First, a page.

Africa’s second largest coffee producer, behind Ethiopia. Uganda became a major
player in coffee production after political unrest in former top grower Ivory Coast
disrupted coffee growing there. But, now coffee wilt disease is cutting
Uganda’s coffee output and slashing its earnings.
Ngabirano, the managing director of the Uganda Coffee Development Authority,
told VOA English to Africa reporter Douglas Mpuga that the threat of coffee
wilt for Uganda’s coffee production is serious. “It (coffee wilt) has had a
devastating effect in that more than fifty percent of the robusta (coffee)
trees have been destroyed by this disease.”
He said farmers’ earnings have
been affected, as has the country’s foreign exchange earnings. “The fact that
we do not have any scientific cure yet means we have to breed for resistance.
Scientists take long to respond to such issues (of emerging diseases). So
really the impact is devastating.”
Ngabirano said the
short-term response to coffee wilt must be proper farm management, which he
said “seems to temporarily help in that all the plants that are still good do
not succumb to the wilt as much as the weak ones. As a short-term measure, we
are emphasizing good husbandry and good farm practices,” he said.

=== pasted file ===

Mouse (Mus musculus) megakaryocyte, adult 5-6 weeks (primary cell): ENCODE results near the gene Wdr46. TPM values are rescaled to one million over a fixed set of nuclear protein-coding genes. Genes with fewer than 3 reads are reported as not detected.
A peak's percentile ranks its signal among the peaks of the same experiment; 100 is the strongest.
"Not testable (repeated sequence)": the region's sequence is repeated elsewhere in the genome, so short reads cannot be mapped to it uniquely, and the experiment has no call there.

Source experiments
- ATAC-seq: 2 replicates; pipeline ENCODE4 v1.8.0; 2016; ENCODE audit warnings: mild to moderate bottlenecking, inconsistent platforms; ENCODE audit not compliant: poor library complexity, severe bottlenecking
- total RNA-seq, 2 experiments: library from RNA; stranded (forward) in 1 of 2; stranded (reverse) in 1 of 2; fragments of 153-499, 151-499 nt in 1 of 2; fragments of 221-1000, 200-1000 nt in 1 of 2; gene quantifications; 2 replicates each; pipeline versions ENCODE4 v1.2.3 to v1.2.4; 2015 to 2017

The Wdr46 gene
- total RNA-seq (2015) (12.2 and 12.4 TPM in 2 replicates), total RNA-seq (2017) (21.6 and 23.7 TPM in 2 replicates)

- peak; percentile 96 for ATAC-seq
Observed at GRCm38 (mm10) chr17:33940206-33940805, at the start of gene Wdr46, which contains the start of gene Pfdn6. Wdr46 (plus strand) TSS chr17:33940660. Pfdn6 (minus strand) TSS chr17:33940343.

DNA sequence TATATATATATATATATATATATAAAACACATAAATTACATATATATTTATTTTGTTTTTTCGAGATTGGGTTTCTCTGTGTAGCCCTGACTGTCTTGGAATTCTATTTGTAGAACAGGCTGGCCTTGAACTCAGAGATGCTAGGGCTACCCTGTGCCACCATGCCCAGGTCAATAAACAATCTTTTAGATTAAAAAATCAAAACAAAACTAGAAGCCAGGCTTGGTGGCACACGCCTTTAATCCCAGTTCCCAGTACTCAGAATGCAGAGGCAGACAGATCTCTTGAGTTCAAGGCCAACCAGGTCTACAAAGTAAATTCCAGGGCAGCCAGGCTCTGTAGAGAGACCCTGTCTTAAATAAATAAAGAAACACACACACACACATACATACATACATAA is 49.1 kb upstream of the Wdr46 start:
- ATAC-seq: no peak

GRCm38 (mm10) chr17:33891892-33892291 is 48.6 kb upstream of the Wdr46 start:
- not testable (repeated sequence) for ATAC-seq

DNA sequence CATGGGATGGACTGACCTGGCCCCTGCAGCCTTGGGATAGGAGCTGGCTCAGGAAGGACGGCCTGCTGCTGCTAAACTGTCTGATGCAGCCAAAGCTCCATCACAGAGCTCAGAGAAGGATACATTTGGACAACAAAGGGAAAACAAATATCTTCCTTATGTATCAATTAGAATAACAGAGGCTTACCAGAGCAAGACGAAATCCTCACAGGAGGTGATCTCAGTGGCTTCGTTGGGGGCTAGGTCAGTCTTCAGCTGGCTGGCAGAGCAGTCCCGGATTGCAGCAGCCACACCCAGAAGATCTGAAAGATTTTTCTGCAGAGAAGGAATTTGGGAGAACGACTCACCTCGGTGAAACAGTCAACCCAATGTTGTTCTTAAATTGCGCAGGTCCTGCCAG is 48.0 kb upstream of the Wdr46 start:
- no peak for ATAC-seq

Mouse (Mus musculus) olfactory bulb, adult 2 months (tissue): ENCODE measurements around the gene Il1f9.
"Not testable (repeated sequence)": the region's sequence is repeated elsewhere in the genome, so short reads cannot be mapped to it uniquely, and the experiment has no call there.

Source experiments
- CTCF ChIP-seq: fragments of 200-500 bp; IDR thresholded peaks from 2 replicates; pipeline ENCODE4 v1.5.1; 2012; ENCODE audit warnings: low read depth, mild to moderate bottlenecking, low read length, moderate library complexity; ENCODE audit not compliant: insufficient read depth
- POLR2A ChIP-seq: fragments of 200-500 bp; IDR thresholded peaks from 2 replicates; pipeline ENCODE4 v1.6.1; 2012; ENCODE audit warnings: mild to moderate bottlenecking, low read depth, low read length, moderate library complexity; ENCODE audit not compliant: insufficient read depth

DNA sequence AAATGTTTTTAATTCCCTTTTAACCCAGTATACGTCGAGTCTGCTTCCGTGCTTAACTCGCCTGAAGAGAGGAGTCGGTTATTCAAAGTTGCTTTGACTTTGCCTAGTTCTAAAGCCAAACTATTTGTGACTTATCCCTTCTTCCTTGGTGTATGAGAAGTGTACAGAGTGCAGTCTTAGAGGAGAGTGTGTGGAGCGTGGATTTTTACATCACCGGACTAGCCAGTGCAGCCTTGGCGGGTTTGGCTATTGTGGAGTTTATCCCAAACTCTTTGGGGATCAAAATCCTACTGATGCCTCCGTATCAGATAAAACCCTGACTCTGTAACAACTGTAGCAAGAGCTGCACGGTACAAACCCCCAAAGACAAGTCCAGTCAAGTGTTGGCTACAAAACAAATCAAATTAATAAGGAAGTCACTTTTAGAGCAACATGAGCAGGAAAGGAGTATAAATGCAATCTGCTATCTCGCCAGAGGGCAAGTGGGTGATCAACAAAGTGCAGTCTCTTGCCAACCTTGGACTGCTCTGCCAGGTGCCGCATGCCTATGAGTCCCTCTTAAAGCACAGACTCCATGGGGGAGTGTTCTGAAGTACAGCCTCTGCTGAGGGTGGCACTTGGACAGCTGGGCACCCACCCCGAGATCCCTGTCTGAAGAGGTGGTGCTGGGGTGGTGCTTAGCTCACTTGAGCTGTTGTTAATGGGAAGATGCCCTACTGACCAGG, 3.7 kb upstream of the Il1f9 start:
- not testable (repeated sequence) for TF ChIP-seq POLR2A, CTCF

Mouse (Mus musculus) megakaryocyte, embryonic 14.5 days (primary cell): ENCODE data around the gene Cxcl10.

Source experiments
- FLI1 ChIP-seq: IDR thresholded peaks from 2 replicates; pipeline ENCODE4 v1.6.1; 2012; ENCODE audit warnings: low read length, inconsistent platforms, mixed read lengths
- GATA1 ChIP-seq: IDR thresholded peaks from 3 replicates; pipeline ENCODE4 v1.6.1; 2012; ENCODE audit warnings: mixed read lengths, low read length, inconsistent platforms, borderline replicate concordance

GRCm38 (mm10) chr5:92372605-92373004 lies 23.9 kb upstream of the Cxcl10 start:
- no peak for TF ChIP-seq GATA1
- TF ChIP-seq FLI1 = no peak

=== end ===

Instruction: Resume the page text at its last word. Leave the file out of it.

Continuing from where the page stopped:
He said, “In addition to
Uganda’s coffee being grown on small-scale holdings, it is also grown primarily
by elderly people. These are easy to mobilize because they tend to listen to
advice and they have a lot of attachment to their crops. The challenge is for
them (elderly farmers) to implement what they have been told to do.”
Ngabirano said it is no
longer possible to mobilize coffee farmers through cooperative unions because
they were disbanded as a result of trade liberalization of the coffee sector.
“We now have farm level organizations where we have farmer groups organizing
around their common cause.”
The Uganda Coffee Development Authority was
established by statute in 1994 after the liberalization of the coffee industry
to promote and oversee the development of the coffee industry through research,
quality assurance and improved marketing.